Archive for September, 2009

“On the Aisle with Larry – September 29, 2009”

“On the Aisle with Larry”

Lawrence Harbison brings you up to date with what’s hot and what’s not in New York. This week, Larry tells you about THE PRIDE OF PARNELL STREET, IN THE DAYLIGHT, MAHIDA’S EXTRA KEY TO HEAVEN and GOING TO THE RIVER, SERIES B.

I am not usually a fan of plays comprised solely of narration but I have to say, Sebastian Barry’s The Pride of Parnell Street, a series of interlocking monologues in which the characters are a stoic, poor Irish woman and her estranged husband, grabbed me and wouldn’t let go.

Janet struggled to make ends meet while her husband Joe supported the family as a pety criminal. I use the past tense, here, because the playwright does. Both were almost desperately in love with each other; until, that is, Joe got drunk during the celebration at a local pub of the championship of the local football team and beat Janet up. When we meet him, he is in a bad way, dying in hospital. He still loves her, and she him, but their life together is over, both because of his beating of her and because of his impending death. Talk about a tragic love story! It breaks your heart.

Mary Murray and Aidan Kelly transcend mere “moving” in their performances. The Pride of Parnell Street runs until 4 October and is not to be missed.

Tony Glazer’s In the Daylight, at the McGinn/Cazale Theatre, is a dysfunctional family whodunit/thriller. Dear old Dad has died under mysterious circumstances (was he murdered?) and his prodigal son, a famous novelist, has been asked to come home to help his mother and sister decide what to do about the ashes. It’s a dark and stormy night (but of course), and the first act consists largely of the three members of the family screaming at each other, while the ghost of dad wanders around aimlessly, unseen by his family. The acrimony is interrupted by the arrival of a ditzy fan of the novelist, who sat next to him on his plane flight and who is returning his cell phone, which he left behind. Of course, she is not what she seems, nor is anybody.

This play might have worked if director John Gould Rubin had gone for more subtlety, less stridency, with his actors. As it is, the play gets more and more far-fetched, finally devolving into the ridiculous.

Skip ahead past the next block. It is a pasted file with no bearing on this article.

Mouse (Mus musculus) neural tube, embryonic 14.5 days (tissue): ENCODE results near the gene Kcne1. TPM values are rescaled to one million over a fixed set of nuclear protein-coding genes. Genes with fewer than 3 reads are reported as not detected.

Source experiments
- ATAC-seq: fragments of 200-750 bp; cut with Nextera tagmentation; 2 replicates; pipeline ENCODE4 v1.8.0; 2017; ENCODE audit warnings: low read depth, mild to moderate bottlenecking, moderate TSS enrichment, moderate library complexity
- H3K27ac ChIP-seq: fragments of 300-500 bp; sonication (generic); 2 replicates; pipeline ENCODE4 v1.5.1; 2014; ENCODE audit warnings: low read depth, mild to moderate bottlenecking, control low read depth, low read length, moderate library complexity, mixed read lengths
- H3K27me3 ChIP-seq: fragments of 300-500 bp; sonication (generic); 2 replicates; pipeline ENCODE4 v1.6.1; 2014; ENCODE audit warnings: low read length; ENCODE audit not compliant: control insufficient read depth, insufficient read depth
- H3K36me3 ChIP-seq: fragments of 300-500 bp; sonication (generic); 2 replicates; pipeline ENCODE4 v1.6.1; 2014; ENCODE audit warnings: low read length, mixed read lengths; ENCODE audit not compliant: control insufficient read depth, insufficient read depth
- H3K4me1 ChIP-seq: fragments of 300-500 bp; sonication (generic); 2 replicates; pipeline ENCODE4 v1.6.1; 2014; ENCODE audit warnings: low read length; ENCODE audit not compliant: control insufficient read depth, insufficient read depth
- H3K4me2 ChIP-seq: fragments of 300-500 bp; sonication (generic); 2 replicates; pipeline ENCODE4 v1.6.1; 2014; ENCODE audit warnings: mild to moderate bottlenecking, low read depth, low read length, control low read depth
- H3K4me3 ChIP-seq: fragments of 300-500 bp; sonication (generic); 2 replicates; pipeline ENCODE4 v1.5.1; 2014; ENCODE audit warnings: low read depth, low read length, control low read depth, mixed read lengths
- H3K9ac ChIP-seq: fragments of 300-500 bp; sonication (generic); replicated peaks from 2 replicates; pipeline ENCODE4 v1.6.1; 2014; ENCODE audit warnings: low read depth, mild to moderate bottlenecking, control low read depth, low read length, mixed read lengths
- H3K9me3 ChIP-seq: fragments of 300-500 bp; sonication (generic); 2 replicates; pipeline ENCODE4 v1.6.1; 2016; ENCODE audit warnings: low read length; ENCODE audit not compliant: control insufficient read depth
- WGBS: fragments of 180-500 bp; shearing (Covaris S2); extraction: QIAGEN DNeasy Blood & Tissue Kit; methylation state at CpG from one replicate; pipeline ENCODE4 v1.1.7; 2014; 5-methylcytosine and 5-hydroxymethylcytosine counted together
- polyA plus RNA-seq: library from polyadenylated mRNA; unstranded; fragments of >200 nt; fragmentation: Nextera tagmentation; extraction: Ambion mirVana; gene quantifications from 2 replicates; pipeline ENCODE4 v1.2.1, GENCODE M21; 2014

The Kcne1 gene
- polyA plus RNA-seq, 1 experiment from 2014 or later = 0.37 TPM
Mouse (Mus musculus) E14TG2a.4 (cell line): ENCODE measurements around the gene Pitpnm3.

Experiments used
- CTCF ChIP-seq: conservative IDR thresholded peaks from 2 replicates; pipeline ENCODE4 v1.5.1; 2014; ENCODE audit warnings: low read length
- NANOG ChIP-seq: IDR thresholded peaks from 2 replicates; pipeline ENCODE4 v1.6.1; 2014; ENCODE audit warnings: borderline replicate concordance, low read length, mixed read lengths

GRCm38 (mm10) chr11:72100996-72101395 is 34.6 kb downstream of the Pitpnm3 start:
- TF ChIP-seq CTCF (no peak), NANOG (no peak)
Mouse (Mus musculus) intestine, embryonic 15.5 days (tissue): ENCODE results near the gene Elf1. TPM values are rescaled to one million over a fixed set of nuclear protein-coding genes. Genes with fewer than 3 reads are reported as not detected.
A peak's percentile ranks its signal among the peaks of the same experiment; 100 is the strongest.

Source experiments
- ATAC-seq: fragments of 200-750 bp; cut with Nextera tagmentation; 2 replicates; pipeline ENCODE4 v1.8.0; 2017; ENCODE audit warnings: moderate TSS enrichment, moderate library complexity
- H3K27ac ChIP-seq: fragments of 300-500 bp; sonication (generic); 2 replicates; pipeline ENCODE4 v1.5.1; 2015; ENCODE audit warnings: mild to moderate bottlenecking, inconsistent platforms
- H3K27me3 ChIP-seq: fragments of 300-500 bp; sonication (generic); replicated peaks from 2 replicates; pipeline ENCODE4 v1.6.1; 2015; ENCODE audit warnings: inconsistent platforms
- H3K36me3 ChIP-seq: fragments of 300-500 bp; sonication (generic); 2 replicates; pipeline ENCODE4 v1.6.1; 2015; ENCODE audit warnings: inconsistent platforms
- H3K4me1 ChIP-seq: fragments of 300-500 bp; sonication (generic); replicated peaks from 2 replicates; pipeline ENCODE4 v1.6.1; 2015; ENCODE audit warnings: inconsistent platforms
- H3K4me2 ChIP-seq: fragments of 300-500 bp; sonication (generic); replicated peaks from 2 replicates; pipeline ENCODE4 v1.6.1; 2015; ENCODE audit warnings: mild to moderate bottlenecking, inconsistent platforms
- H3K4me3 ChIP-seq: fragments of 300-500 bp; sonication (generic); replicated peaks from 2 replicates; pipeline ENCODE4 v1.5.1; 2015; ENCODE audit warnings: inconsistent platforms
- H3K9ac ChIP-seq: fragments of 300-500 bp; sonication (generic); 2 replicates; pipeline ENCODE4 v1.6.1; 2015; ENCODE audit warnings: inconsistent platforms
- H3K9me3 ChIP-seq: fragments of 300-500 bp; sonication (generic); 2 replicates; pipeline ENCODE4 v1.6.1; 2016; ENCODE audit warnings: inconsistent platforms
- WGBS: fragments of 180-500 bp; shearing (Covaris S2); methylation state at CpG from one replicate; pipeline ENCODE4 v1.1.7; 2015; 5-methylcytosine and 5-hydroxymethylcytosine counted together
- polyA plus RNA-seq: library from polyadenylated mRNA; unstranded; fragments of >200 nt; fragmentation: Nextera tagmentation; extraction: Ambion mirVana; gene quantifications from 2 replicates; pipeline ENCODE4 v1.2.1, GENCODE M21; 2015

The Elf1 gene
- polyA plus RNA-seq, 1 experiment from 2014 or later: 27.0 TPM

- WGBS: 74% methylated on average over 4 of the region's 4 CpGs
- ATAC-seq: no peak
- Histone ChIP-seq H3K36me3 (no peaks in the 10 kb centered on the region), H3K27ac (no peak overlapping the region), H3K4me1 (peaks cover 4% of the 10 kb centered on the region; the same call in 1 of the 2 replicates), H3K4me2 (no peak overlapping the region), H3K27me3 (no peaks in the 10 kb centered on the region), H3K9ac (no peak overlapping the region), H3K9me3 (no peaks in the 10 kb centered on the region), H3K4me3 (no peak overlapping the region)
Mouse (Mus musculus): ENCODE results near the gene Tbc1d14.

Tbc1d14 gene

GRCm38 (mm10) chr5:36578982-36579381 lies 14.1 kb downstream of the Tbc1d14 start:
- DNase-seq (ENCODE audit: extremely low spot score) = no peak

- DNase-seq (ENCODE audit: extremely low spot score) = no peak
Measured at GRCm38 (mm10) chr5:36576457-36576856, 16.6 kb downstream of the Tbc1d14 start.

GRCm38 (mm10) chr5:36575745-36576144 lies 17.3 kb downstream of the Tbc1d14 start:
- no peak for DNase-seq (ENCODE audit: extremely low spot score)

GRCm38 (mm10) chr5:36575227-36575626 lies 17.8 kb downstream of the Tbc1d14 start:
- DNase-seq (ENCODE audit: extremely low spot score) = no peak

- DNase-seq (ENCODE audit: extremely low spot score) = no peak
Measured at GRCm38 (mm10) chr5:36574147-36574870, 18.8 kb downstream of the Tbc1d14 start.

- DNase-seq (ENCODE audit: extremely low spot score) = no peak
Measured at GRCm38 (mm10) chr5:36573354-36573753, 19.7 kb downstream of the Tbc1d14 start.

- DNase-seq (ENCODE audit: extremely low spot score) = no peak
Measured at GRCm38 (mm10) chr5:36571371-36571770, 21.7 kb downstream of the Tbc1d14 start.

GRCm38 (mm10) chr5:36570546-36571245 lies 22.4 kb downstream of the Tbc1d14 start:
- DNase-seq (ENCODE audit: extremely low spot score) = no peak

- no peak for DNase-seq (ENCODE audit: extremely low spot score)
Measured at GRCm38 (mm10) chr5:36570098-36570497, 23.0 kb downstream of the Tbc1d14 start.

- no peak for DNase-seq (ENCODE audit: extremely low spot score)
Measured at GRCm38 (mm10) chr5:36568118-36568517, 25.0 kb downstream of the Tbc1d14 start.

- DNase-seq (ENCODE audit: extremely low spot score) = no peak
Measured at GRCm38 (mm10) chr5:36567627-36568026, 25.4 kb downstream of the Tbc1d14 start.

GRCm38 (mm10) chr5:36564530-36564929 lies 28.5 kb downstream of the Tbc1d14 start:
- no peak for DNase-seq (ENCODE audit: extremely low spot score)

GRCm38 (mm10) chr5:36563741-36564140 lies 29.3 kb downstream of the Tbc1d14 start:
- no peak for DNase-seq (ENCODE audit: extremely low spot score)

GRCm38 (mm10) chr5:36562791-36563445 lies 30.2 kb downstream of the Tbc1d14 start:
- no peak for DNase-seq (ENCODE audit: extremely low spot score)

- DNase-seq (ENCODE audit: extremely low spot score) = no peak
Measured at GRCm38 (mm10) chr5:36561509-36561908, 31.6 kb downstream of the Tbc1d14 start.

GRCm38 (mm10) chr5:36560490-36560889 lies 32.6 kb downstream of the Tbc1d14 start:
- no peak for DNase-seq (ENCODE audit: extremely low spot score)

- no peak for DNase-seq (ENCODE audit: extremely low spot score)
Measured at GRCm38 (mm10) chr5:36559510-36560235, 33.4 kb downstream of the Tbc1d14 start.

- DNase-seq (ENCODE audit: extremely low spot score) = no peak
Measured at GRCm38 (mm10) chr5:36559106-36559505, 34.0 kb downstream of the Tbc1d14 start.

You could skip this one.

You could also stand to skip Russell Davis’ Mahida’s Extra Key to Heaven, an Epic Theatre Ensemble production at Signature’s Peter Norton Space, wherein the playwright has created (or, rather, tried to create) an allegory about our nation’s misadventure in Iraq. It’s about a confused young man living at home with his rather dotty, difficult mother, who meets a mysterious young woman waiting late at night by the ocean for a ferry to take her back to the mainland. Turns out, she is a student from Iraq, and her brother has recently arrived to force her to return to her country. Hints are dropped that he may be a terrorist. He is certainly an Islamic fundamentalist, anyway. The young man fears for her safety and offers her a place to stay for the night with him and his mom. Of course, who should show up the next day but the brother, demanding his sister.

Unlike In the Daylight, which had more twists and turns than a politician running for re-election, Davis’ play holds no surprises. Mostly, it’s just talk talk talk, redeemed by the excellent acting all around – particularly, that of Roxanna Hope as the damsel in distress and Michele Pawk as the cranky mother.

Finally, I caught Series B of The River Crosses Rivers, a bill of ten-minute plays by non-white female playwrights at Ensemble Studio Theatre. The first half of this bill disappointed me, but things perked up after the interval with the arrival of PJ Gibson’s Jesse. This is, like The Pride or Parnell Street, a series of interlocking monologues in which the characters are a husband and wife. Gareth and Tauna, successful professionals, are deeply in love, and gush endlessly about it. Fortunately, Gibson has enough wit to make these lovers standable – and then, in the end, veers towards a point of no return. Christopher Burris and Maya Lynne Robinson are charming in this play.

My other fave was Cori Thomas’ moving His Daddy, about two men struggling to deal with the brutal murder of the son they adopted. Lindsay Smiling and Matthew Montelongo are heartbreaking in this gem.